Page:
In this test – due to the large plastic deformation being well suited to represent metal forming processes – a cylindrical billet is positioned between a stationary and a moving punch. Theoretically, in case of zero friction (m = 0) both cups are supposed to have the same height, as the friction gets higher, the height of the upper cup is increasing. Thus, the change in the ratio between the upper and the lower cup is able to characterise the change in the friction conditions. If absolute values of the friction factors are requested, the method of numerical identification can be used.

Experimental investigations on the frictional size-effects have been performed by [34] scaling down specimens geometrically similar from a diameter of 4 to 0.5 mm with a ratio of diameter to height D0/H0 = 1. The friction increases with decreasing specimen size from a friction factor about m = 0.02 for the largest specimen up to m = 0.4 for the smallest specimen.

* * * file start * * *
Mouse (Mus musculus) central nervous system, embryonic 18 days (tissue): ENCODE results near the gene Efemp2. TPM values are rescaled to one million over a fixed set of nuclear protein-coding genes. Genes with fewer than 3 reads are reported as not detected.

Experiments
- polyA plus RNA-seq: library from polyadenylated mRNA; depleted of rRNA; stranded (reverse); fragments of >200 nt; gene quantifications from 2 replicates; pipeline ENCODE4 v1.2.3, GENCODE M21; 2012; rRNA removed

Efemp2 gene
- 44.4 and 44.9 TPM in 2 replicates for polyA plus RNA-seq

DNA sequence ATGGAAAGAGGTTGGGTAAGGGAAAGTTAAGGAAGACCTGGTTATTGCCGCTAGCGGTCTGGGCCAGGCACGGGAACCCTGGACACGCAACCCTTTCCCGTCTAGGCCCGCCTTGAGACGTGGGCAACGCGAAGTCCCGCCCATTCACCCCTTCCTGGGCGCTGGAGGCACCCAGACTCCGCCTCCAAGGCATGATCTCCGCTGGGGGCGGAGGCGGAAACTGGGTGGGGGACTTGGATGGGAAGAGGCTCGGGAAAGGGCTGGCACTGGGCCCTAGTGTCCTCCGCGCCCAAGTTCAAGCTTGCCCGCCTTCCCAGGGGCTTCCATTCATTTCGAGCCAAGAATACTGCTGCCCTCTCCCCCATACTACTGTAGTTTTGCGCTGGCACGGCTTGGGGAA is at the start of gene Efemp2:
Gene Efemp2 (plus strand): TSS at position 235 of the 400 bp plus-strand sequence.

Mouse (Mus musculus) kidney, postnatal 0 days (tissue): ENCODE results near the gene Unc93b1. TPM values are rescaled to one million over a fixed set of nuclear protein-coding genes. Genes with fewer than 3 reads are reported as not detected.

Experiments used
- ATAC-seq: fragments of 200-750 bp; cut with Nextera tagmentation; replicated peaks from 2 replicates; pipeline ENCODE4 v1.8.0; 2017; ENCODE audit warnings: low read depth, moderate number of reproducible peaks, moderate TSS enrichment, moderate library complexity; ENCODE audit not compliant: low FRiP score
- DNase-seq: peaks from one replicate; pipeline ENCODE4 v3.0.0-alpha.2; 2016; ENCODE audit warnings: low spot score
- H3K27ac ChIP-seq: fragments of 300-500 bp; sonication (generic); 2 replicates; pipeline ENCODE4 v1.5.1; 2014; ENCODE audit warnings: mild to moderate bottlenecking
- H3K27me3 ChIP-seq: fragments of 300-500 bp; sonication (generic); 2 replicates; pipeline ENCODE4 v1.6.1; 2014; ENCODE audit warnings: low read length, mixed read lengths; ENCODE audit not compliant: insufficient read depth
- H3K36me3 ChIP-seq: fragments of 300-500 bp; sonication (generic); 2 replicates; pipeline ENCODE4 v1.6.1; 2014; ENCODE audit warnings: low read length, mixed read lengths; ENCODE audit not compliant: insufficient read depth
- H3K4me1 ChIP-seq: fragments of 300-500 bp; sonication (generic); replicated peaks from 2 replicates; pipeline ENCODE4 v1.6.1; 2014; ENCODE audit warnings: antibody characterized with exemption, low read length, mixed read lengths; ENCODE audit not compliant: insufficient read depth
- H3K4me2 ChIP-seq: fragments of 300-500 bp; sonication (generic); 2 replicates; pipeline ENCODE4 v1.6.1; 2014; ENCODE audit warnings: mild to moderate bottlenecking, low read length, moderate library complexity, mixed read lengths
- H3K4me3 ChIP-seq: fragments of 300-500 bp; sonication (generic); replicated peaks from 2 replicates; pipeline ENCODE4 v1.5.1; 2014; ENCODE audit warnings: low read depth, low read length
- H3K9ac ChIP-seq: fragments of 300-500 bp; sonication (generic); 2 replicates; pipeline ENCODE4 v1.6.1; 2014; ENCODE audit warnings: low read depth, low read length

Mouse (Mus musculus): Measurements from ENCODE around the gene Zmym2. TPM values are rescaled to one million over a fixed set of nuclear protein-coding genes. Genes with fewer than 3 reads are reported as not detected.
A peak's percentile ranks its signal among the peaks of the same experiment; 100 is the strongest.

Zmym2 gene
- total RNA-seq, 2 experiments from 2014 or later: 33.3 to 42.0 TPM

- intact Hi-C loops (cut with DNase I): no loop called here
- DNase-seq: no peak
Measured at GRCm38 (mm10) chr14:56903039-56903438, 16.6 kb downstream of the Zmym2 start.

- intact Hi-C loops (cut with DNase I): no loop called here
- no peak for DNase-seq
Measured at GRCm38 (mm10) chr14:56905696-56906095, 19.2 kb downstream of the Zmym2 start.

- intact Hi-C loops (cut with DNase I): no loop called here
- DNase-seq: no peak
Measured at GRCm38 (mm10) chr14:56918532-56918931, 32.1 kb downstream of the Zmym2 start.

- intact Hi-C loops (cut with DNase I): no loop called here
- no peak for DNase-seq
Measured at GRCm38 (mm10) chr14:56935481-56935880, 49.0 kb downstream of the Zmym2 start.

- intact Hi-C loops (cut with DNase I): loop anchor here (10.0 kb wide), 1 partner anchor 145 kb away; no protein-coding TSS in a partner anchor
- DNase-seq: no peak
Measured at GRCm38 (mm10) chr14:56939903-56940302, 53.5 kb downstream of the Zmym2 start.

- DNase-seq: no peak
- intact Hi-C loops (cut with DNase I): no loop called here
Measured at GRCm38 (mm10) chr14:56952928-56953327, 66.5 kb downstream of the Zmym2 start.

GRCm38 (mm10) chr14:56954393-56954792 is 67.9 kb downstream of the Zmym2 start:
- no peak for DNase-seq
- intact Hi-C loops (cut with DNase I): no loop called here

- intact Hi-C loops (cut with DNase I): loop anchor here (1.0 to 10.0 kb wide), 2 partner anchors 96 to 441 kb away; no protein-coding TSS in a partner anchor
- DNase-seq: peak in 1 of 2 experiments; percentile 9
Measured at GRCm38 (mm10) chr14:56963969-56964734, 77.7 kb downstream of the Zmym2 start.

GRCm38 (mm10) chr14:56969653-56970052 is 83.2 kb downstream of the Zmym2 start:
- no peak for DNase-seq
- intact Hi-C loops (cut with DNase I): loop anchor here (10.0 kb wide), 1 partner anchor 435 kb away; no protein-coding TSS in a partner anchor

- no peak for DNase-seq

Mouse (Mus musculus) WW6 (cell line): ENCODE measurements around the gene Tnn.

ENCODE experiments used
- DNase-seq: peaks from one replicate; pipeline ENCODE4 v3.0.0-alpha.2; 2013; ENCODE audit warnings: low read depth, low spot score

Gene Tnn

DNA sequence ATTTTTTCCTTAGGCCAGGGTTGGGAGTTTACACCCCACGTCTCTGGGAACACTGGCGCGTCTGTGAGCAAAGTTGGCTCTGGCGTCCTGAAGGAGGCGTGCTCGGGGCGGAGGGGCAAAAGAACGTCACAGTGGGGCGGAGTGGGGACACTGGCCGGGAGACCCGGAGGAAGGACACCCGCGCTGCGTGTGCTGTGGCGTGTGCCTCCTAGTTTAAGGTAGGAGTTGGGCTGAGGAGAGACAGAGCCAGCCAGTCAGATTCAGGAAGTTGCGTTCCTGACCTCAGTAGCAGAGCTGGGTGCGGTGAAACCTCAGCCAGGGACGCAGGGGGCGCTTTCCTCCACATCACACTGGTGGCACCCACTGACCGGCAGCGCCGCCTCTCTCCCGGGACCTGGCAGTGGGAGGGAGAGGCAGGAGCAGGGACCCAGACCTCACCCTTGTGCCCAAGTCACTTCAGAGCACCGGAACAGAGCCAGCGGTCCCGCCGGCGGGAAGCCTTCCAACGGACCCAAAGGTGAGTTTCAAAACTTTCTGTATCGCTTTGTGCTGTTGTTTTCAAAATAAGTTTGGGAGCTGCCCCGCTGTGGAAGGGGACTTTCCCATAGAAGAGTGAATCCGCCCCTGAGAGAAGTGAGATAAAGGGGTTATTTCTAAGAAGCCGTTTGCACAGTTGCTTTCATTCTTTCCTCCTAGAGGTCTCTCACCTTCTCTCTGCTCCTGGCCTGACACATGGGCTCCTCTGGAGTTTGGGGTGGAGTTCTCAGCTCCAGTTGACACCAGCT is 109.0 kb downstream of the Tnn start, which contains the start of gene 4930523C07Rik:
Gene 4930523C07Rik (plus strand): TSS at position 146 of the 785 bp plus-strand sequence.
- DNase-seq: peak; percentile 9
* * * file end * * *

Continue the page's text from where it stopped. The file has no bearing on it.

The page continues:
An attempt to describe the frictional behavior on a topographical level is given by a mechanical­rheological model [34] considering the theory of open and closed lubricant pockets. If a forming load is applied to a specimen surface, the roughness peaks start to deform plastically. From this point on, lubricant is either trapped and pressurized within closed areas αCL or squeezed out if a connection to the edge of the surface exists. The forming load can be transmitted into the specimen either by the pressurized lubricant or the flattened asperities.